Coggeshall, Great (St. Peter)

COGGESHALL, GREAT (St. Peter), a market-town and parish, in the union of Witham, Witham division of the hundred of Lexden, N. division of Essex, 3 miles (N.) from Kelvedon, and 44 (N. E.) from London; containing 3408 inhabitants, of whom 443 are in the hamlet of Little Coggeshall. This place is supposed by some to have been the Roman station Ad Ansam, and by others the Canonium of Antoninus, with the distance of which latter from Cæsaromagus its situation precisely corresponds: numerous vestiges of Roman antiquity have been discovered. The present town appears to have risen from the establishment of an abbey in 1142, by King Stephen and his Queen Matilda, for monks of the Cistercian order, and in honour of the Blessed Virgin; to the abbot and monks of which King John granted several privileges, including, probably, the power of life and death, as is inferred from the ancient name of one of the streets, still by some called Gallows-street. Henry III. granted them free warren, a weekly market, and an annual fair for eight days. The revenue of the abbey at the Dissolution was £298. 8.: the remains, which exhibit specimens of early English architecture, are now occupied as a farmhouse; the exterior has lancet-shaped windows in good preservation, and in the interior are some good windows and vaulted and groined roofs. Near the abbey is an ancient bridge of three arches, built by Stephen, over a canal cut for conveying water from the river to the monastery.

The town is situated near the river Blackwater, from which it rises gradually to a considerable elevation, and consists of several narrow streets; it was first lighted with gas in 1837, and the inhabitants are amply supplied with water from springs in the neighbourhood. The manufacture of baize and serge, formerly extensive, is now extinct; the principal branch of trade is silkweaving, which has been established within the last 30 years. In 1838, Mr. John Hall erected a silk-throwing mill, capable of employing 500 persons, and Messrs. Westmacott and Co. have 100 looms at work weaving broad silks and velvets; in 1826, Mr. Bankes commenced the tambour-work on lace-net, in which about 300 females are engaged, and in 1838 introduced a number of machines for weaving lace-net. An extensive iron-foundry and steam flour-mill have been erected by Charles Newman, Esq. The place is noted for its vegetables and garden-seeds. The market is on Thursday: the market-place is spacious, and contained an old cross, which was taken down in 1787. A fair for cattle and pedlery is held on Whit-Tuesday.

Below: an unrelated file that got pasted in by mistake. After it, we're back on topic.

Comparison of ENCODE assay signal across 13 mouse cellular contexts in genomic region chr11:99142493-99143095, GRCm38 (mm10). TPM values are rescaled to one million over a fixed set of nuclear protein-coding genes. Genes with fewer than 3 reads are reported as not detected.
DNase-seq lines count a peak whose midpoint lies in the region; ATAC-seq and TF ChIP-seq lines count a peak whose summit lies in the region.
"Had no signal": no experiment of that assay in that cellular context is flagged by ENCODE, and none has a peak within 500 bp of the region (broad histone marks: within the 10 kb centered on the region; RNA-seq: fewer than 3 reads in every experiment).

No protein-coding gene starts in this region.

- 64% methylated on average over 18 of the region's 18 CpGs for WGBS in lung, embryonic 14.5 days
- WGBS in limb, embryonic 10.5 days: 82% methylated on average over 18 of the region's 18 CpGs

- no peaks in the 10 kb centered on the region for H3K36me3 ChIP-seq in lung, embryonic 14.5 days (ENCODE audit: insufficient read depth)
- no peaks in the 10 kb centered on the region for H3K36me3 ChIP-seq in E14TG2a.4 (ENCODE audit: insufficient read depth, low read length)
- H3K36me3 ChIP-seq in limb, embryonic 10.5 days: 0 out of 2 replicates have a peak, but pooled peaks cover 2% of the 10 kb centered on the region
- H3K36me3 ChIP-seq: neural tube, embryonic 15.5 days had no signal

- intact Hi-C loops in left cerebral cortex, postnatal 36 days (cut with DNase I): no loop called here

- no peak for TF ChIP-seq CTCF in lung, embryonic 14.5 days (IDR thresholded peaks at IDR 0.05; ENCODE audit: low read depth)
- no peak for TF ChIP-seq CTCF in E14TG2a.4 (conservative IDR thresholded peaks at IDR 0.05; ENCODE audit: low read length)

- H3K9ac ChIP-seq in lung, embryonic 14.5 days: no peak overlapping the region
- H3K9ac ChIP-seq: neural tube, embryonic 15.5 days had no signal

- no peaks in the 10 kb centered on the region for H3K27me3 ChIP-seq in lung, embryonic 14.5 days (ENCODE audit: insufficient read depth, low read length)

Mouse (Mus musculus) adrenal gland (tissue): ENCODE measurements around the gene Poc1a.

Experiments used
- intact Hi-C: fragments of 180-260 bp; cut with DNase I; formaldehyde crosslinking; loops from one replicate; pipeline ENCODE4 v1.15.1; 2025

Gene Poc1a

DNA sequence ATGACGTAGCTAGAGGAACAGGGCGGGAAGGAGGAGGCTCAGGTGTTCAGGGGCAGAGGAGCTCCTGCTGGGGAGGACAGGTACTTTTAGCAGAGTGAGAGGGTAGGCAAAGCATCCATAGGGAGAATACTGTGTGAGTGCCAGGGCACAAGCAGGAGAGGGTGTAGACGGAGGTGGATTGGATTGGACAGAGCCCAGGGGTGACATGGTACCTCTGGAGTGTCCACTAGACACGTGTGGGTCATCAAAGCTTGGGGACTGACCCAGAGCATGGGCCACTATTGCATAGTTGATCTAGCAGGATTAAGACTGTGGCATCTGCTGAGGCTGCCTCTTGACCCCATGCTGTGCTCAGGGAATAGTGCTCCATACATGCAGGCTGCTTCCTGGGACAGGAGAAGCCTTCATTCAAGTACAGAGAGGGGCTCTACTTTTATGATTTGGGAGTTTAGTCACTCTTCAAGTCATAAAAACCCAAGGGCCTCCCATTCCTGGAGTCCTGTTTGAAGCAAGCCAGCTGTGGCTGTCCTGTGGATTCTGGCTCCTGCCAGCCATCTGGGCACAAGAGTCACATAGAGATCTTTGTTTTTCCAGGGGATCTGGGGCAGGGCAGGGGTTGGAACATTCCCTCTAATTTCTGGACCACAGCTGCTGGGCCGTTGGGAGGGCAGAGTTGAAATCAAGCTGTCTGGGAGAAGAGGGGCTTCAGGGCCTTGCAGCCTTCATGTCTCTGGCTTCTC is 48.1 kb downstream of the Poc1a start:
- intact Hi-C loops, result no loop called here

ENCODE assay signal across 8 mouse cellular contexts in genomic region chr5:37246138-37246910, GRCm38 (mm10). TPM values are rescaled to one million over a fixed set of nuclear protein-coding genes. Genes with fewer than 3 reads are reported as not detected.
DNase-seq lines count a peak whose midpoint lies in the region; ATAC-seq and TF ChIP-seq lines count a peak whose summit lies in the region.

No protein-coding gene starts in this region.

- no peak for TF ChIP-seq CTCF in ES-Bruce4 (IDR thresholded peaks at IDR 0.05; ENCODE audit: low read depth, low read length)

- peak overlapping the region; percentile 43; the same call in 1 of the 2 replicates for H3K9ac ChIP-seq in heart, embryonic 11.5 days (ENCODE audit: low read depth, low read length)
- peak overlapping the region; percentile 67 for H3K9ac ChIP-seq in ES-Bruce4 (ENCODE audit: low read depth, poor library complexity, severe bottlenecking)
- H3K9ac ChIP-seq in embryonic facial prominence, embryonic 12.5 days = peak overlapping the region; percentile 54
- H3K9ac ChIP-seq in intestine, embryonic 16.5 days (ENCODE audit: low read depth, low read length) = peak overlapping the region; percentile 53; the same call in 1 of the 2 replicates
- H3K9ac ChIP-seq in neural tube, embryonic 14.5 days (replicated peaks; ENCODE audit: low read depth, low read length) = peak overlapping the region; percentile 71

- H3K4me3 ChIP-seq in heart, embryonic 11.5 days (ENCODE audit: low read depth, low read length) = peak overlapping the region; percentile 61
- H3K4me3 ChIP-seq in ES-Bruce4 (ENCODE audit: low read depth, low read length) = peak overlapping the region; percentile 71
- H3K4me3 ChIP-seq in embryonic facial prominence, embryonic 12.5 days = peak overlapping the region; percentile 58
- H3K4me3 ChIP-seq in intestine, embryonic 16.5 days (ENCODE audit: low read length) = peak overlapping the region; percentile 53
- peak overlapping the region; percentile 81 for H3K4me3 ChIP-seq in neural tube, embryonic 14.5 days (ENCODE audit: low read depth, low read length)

Coggeshall anciently comprised the parishes of Great and Little Coggeshall, at present consolidated: in the latter were two churches, built by the monks; one for their own use, which has been entirely demolished, and the other for a parochial church, the remains whereof have been converted into a barn. The parish comprises by computation 2300 acres, 300 of which are woodland; the soil is various, in some parts a strong loam resting on a clay bottom, in others a stiff wet loam on a whitish marl, and in the neighbourhood of the town a rich deep loam of great fertility. The living is a vicarage, valued in the king's books at £11. 3. 4.; net income, £215; patron, Peter Du Cane, Esq., lord of the manor; impropriators, Charles Skingley, Esq., and Mrs. Caswell. The church is a spacious handsome structure in the later English style, with a large tower; the aisles are embattled, and strengthened with empanelled buttresses: the interior contains several ancient monuments. There are places of worship for Baptists, the Society of Friends, Independents, and Wesleyans. A school, under the direction of Pembroke Hall, Cambridge, was founded in 1636, by Sir Robert Hitcham, Knt., who bequeathed land producing £300 per annum. Silver and copper coins of Ethelwulph, and a massive gold ring, have been dug up on the Highfields estate.

Transcribed from A Topographical Dictionary of England, by Samuel Lewis, 7th edition, published in 1848.